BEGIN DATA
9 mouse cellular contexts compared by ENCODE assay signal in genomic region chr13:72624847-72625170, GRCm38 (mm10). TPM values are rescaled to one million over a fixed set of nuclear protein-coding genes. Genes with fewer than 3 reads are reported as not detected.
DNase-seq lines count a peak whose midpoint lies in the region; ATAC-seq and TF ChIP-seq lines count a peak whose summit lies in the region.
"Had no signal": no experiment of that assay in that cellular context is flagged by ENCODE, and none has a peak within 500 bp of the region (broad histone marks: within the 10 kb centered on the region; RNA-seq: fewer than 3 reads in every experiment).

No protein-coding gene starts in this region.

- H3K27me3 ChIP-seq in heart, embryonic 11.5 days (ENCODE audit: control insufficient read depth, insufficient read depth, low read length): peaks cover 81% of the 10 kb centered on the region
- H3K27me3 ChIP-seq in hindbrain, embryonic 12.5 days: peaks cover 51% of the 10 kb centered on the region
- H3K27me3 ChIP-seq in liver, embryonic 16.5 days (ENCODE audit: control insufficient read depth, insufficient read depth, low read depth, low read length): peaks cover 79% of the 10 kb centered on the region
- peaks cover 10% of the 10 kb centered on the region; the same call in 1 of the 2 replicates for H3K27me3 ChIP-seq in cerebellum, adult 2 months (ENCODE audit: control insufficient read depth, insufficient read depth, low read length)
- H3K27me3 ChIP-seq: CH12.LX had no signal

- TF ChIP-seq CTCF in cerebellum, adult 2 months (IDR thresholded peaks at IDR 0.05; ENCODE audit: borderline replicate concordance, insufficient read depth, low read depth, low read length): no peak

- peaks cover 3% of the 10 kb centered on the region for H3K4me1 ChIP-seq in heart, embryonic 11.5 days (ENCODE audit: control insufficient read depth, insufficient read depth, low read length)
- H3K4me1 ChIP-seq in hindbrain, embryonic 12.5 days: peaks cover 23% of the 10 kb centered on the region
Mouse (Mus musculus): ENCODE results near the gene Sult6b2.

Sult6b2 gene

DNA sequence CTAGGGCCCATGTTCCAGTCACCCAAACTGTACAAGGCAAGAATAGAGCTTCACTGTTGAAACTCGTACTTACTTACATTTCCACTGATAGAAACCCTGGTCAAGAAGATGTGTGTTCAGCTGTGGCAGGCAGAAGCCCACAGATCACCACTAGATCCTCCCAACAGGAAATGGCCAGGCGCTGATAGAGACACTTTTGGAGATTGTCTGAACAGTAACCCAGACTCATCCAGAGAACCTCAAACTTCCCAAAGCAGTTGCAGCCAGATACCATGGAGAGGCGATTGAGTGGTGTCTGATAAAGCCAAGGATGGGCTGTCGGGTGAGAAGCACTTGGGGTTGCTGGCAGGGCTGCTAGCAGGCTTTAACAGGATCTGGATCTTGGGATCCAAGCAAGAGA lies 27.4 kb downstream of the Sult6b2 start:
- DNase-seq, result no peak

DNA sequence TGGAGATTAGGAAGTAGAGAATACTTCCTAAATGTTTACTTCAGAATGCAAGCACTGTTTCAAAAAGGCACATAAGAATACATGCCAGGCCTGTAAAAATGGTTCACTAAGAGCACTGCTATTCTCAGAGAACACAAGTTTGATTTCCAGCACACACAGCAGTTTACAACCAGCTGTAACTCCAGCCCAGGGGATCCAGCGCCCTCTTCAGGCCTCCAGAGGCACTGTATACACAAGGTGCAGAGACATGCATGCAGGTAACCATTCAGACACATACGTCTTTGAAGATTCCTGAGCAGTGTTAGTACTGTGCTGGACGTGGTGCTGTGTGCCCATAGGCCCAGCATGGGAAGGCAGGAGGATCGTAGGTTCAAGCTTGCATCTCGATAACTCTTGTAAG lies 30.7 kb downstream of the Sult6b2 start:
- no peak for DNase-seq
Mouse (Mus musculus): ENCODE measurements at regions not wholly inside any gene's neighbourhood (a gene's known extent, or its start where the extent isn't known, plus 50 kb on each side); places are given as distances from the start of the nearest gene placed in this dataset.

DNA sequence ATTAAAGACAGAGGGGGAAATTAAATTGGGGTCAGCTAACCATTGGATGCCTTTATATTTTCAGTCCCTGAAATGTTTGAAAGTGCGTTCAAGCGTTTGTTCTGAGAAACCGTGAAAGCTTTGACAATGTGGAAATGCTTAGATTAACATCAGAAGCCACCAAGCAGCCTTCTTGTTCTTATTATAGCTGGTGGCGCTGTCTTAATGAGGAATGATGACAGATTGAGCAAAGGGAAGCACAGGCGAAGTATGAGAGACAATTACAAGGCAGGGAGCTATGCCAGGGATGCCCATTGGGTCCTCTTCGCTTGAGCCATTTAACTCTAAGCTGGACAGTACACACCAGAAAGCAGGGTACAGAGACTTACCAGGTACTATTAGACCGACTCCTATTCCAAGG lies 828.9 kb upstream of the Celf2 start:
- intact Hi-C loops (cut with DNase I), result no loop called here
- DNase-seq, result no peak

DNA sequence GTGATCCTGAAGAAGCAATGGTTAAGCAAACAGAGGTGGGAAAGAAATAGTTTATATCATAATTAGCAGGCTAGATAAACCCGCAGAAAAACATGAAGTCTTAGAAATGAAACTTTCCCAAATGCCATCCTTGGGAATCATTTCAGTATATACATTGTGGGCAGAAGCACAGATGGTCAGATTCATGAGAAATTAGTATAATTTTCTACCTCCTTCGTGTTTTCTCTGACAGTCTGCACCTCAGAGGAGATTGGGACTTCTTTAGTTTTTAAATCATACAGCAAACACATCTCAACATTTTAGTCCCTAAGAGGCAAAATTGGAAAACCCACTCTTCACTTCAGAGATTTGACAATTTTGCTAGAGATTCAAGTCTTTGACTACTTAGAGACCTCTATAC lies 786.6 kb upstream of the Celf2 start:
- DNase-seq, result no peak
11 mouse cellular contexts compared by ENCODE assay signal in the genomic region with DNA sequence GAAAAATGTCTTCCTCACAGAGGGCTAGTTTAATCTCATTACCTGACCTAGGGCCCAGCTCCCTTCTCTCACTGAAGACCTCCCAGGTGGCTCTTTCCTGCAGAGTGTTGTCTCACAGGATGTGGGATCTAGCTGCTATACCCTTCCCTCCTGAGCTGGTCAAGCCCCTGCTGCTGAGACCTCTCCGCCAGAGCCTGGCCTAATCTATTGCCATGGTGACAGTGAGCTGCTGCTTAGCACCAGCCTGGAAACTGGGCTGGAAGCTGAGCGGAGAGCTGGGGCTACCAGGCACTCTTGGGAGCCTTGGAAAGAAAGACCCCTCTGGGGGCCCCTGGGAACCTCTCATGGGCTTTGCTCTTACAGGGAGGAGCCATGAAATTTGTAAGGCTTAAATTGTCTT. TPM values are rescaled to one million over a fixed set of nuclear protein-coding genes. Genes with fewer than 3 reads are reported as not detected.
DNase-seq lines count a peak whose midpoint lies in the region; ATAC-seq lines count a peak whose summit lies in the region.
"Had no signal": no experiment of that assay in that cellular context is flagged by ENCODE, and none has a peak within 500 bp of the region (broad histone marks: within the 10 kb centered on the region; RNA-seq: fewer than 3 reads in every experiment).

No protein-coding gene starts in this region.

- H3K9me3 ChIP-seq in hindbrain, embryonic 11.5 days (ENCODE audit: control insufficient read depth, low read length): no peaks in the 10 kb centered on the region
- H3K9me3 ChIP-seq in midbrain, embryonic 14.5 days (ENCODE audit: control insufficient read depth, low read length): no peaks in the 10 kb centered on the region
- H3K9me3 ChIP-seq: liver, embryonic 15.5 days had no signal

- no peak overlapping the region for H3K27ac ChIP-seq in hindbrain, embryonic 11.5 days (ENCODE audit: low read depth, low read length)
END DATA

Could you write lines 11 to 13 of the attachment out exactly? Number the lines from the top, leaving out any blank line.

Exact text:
- peaks cover 3% of the 10 kb centered on the region for H3K4me1 ChIP-seq in heart, embryonic 11.5 days (ENCODE audit: control insufficient read depth, insufficient read depth, low read length)
- H3K4me1 ChIP-seq in hindbrain, embryonic 12.5 days: peaks cover 23% of the 10 kb centered on the region
Mouse (Mus musculus): ENCODE results near the gene Sult6b2.